Q&A #3962

Teachers' Lounge Discussion: Algebra

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From: Teh Oh Kian

To: Teacher2Teacher Public Discussion
Date: 2000122514:01:45
Subject: Re: Re: Re: A special linear equation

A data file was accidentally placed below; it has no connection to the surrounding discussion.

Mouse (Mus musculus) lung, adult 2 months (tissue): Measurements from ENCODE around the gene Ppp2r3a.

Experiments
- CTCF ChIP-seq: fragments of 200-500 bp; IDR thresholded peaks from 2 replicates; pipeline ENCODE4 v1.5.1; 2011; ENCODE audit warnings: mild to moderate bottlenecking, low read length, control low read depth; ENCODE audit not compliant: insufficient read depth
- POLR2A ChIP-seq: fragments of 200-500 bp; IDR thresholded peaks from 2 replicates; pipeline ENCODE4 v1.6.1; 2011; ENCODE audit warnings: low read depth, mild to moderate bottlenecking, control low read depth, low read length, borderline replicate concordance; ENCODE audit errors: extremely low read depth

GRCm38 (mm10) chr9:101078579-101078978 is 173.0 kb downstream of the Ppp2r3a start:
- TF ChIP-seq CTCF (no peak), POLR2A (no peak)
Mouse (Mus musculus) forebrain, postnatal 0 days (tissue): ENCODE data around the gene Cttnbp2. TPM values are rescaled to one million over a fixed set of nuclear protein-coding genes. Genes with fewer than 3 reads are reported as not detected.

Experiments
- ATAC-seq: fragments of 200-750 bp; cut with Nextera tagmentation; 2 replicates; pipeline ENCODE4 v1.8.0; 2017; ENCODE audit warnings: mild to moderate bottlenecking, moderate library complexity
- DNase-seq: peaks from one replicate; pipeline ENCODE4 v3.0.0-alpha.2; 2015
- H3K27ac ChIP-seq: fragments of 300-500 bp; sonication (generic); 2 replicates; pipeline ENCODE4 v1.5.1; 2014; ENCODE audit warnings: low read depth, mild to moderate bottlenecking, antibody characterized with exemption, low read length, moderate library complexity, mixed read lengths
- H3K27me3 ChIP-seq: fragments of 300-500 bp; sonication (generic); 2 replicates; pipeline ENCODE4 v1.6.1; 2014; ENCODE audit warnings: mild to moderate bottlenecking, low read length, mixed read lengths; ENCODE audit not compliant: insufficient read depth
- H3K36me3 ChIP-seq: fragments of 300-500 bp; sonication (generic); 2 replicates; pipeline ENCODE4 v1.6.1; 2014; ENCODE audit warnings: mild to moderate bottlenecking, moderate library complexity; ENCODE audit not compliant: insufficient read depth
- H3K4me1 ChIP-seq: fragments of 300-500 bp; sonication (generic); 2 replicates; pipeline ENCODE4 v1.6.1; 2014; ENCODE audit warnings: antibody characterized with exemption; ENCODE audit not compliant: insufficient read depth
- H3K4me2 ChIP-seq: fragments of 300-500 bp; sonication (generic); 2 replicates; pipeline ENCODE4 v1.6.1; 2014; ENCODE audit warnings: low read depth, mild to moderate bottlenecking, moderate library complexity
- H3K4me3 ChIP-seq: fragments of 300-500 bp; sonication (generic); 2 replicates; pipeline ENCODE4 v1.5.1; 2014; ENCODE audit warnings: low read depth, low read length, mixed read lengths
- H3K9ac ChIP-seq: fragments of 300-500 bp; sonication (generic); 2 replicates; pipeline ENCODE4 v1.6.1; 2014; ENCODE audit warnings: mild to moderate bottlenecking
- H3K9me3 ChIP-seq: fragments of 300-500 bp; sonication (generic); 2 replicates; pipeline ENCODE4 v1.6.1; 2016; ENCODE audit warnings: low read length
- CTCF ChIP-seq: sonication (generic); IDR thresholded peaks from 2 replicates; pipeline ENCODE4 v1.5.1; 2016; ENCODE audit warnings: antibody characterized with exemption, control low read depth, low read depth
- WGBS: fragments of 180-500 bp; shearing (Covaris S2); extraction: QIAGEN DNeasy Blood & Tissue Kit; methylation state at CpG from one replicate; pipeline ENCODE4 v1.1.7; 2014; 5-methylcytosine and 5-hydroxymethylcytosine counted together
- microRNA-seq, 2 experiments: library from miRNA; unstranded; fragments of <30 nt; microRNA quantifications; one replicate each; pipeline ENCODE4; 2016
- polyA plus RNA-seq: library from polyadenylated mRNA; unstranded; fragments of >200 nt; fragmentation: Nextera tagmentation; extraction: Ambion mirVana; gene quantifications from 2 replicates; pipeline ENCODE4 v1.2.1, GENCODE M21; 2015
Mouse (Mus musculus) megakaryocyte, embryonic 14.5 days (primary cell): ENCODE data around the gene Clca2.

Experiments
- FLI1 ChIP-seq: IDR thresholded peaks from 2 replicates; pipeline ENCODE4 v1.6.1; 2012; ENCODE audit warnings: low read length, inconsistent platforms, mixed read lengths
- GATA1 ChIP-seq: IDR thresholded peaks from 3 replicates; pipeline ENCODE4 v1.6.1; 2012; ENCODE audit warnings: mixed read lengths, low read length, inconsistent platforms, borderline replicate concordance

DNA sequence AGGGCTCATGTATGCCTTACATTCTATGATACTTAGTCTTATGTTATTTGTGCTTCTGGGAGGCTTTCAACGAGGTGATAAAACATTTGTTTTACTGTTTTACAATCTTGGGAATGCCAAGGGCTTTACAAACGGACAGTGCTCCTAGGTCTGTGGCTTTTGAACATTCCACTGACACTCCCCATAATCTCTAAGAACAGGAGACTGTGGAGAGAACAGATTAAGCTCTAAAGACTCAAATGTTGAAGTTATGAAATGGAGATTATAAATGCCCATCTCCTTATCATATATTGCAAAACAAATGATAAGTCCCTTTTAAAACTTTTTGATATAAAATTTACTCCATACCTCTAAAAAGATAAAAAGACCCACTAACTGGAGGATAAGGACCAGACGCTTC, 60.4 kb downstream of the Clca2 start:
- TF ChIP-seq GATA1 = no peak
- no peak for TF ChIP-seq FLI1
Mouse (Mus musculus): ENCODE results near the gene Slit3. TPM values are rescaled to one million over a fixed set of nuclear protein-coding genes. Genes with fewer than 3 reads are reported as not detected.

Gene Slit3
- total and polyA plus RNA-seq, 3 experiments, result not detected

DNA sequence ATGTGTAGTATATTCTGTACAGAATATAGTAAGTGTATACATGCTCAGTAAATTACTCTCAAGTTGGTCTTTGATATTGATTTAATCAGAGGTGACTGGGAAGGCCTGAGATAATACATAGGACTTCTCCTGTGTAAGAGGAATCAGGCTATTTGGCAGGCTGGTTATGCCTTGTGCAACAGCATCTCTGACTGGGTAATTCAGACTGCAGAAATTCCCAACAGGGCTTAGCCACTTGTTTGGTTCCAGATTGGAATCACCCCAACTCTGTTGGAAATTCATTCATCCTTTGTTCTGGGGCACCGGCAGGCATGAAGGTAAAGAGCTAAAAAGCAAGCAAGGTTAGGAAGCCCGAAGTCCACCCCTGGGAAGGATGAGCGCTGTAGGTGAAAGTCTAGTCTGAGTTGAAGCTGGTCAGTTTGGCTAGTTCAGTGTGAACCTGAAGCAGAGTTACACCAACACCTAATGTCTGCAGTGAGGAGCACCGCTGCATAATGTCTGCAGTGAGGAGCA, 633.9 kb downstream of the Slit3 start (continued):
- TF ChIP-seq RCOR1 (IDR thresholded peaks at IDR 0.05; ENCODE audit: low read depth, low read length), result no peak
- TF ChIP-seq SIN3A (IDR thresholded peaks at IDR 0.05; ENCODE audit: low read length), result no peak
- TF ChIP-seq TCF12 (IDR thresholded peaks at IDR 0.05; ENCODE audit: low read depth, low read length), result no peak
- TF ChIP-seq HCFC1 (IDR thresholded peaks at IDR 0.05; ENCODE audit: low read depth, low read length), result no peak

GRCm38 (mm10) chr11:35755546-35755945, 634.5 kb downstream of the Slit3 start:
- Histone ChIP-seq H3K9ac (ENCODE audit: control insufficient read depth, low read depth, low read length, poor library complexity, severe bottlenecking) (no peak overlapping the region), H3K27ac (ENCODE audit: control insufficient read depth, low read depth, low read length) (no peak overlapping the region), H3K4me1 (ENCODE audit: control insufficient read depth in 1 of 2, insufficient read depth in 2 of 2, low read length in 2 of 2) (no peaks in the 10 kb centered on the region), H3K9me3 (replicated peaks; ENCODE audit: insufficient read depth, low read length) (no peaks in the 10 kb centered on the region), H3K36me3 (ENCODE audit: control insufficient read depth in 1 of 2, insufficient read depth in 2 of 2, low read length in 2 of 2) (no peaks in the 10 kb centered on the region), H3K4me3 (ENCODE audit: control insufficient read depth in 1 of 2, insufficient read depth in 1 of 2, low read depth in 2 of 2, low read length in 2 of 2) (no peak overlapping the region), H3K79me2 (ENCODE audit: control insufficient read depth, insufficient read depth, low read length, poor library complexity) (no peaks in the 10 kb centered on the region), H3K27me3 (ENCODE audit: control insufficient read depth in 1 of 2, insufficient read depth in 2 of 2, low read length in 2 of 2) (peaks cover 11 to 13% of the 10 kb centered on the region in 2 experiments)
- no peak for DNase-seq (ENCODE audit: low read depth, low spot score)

Thanks for helping to solve. I believe your solution is perfectly correct to prove that the set of feasible solutions is countably infinite, but leaving a doubt that in your solution, both the x and y are even or odd. According to definition of divisibility, integers can either be positive or negative. According to the comncepts of multiples, we say that a is a multiple of b if there exists a positive integer c so that a = b* c. Since any integer is a multiple of itself, my solution covers the case that either x or y is even but not both. From both our solutions, there exist at least two distinct sets of feasible solutions and both are countably infinite. Take the first set as {(k, k+1)} and the second as {(k, k+2)}[Note, in your solution, we can use k and k+2 instead of k-1 and k+1, afterall the difference must be 2.] Now my problem is to prove or disprove the existence of infinite number of such solutions. Now, if we were to investigate the set of cartesan products {(k, k+3)}, we can easily check that it is a set of feasible solutions whenever k is a multiple of 3. So, I conjecture that there exist a countably infinite increasing sequence of solutions {(k, k+r)}to such problems proposed earlier. Tahnks for the response, and I sincerely hope that more people, regardless of the ethnic groups, will contribute their brilliant ideas to enlighten me in my meagre know-how in Mathematics. Oh Kian

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